Communication in Organizations – Concept and functions

We explain what communication is in organizations, its importance and classification. The functions it fulfills and elements.

Organizational communication
Organizational communication is directed by the Human Resources department.

What is communication in organizations?

Communication in organizations has to do with the dissemination of messages in order to transmit, indoors, the achievements and requirements to the members that make it up. Although it is also communicated outside doors and, in this case, it serves so that society also knows what the missions, visions and goals of any organization are.

In general, the person in charge of organizational communication is the Human Resources department. It is worth noting that not all messages are for all collaborators, nor are they communicated in the same way in all strata of the organization. The messages vary according to the level of the pyramid to which you want to communicate: It is not the same for those who occupy hierarchical positions as for those who are at the base.

Importance of communication in organizations

Organizational communication
Organizational communication allows knowing the performance of the departments.

Communication in organizations is transcendental. The scope of the firm’s objectives, to a large extent, depends on how the communication is.

Through it, the collaborators keep abreast of the requirements and the objectives achieved. At the same time, communication allows them to get to know employees how was its evolution within the firm and how have been the performance of each of the departments.

Outside doors, organizational communication is the tool that helps companies build the image that they want society to have of themselves.

Types of communication in organizations

Communication in organizations can be divided into two large groups:

Internal communication. It is the development and dissemination of messages that are circulated indoors, that is, it is designed for the company’s employees. This is how links between staff are created and maintained, even when they are not part of the same area or headquarters.

Within this type of communication you can use social networks, billboards, chats, e-mails, reports, brochures, events, meetings, surveys, speeches, circulars.

In turn, internal communication can be:

  • Falling. When the message spreads from the highest levels of the company to the grassroots.
  • Upward. When the message is spread by those at the base of the organizational pyramid to those in higher positions.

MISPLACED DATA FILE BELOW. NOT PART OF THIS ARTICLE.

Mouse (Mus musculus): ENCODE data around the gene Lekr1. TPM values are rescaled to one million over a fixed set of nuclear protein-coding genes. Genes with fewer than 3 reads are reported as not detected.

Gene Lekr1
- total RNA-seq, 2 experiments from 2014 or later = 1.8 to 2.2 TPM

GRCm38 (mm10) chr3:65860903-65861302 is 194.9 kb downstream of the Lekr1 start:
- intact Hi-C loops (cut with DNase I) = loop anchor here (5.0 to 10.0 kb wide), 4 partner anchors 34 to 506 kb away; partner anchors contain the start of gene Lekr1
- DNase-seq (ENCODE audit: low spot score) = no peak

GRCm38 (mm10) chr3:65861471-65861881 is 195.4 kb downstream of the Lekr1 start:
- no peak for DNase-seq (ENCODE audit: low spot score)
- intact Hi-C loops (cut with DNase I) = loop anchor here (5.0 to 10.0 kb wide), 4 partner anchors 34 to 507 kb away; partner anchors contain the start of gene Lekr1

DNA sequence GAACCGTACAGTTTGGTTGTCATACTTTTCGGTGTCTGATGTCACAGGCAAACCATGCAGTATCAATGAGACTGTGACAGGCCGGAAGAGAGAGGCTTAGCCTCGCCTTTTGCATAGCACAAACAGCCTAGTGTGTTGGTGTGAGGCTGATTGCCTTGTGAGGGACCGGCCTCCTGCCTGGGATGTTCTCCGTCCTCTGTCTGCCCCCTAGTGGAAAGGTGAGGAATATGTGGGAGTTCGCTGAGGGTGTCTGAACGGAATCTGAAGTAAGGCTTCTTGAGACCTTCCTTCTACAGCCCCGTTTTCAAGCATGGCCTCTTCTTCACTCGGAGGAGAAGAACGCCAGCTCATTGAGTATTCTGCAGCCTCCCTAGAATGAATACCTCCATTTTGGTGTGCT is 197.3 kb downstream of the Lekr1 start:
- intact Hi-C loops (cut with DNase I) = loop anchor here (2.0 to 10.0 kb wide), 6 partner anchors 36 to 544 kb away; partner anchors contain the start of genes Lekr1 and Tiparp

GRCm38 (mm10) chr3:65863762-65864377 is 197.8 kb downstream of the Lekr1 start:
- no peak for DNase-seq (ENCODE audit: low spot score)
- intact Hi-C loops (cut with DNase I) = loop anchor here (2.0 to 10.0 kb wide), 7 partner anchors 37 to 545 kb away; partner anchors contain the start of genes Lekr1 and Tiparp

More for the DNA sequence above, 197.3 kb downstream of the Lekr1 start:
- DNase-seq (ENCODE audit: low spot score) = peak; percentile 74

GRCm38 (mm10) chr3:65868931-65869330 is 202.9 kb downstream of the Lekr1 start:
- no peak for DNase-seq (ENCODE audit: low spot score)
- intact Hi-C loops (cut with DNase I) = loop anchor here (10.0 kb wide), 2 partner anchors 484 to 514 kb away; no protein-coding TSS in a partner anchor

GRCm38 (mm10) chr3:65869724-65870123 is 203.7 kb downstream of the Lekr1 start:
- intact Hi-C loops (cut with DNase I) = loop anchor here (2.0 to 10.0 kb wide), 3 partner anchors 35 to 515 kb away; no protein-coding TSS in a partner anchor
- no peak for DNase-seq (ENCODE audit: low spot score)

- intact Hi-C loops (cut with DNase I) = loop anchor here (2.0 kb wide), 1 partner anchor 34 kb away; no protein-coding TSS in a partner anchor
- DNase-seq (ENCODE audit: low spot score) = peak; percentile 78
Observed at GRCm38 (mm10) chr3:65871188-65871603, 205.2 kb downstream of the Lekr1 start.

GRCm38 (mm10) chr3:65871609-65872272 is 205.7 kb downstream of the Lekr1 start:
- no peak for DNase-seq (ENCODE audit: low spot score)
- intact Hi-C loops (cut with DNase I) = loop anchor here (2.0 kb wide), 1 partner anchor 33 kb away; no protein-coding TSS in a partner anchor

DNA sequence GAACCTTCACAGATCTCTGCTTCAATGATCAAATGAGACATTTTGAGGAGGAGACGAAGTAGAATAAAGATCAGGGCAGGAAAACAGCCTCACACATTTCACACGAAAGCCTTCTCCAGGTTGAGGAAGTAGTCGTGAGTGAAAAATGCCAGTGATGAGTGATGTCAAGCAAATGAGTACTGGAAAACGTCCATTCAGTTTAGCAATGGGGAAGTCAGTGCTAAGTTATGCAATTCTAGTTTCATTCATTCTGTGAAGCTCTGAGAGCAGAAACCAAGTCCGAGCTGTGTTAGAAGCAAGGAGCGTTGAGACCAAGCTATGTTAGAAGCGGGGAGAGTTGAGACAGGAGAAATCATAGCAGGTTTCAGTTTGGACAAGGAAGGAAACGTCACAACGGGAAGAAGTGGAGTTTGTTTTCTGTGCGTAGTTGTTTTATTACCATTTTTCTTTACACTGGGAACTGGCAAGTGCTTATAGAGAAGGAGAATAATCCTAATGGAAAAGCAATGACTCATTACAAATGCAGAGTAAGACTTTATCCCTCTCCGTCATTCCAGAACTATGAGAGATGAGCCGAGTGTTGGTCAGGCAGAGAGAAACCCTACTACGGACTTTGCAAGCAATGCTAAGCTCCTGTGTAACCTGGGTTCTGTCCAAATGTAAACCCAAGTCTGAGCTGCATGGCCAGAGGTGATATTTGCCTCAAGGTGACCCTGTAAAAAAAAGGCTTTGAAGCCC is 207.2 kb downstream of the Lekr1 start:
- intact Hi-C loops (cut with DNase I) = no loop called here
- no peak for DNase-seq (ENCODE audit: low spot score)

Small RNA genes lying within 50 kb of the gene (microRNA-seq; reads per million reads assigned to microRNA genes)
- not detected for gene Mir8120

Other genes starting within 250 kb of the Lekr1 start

External Communication. It is made up of all the messages that are sent and received between the organization and its environment. By environment you can understand both suppliers and customers, the competition and even society as a whole.

In general, outdoors, the organization tries to persuade the recipient and create a good image of itself. For that you can appeal to advertising, brochures, call centers, offices, among other strategies.

Communication functions in organizations

Communication in organizations
Meetings or encounters are a good way to integrate staff.

Within the communication of organizations, various functions can be identified. Some of them are:

  • Motivation. If the organization wants its collaborators to perform better and thus achieve the objectives, communication can be oriented in this sense. For example, informing them that if they reach a certain goal they will receive a certain compensation or benefit.
  • Information. When you want to update the staff on something, or clarify a certain rumor, communication through emails, posters or meetings, can point in that direction.
  • Interaction. Through meetings, encounters or social networks, to give a few examples, it is possible to aim for collaborators to interact with each other. Many times it is a good way to integrate the staff as well as to generate a certain identity and brotherhood.
  • Control. Often times, Human Resources proceeds, for example, to the development of a regulation or contract that determines how employees should behave on certain occasions.
  • Feedback. Many times, the company wants not only to send messages from the highest hierarchies but also for its bases to report or comment on different issues. Meetings, social networks or surveys can be a good alternative for this.

Elements of communication in organizations

As in any type of communication, the elements that comprise it are the following:

  • Transmitter. That member who is in charge of preparing and sending the message. In this case, it could be, for example, the Human Resources department, the leader of an area or the collaborators of a sector.
  • Receiver. Who and interprets the message and can be the same as the previously mentioned actors. It is that, in organizations, it is very common for the roles of sender and receiver to constantly alternate.
  • Message. The content that you want to spread.
  • Code. The set of rules and symbols that are used for the elaboration of the message. This code must be known by the sender and the receiver. Otherwise, the message cannot be interpreted correctly.
  • Channel. The medium through which the message travels or is spread. It can be a billboard, a brochure, an e-mail or a speech, to give just a few examples of the wide variety of channels through which an organization can use when spreading a message.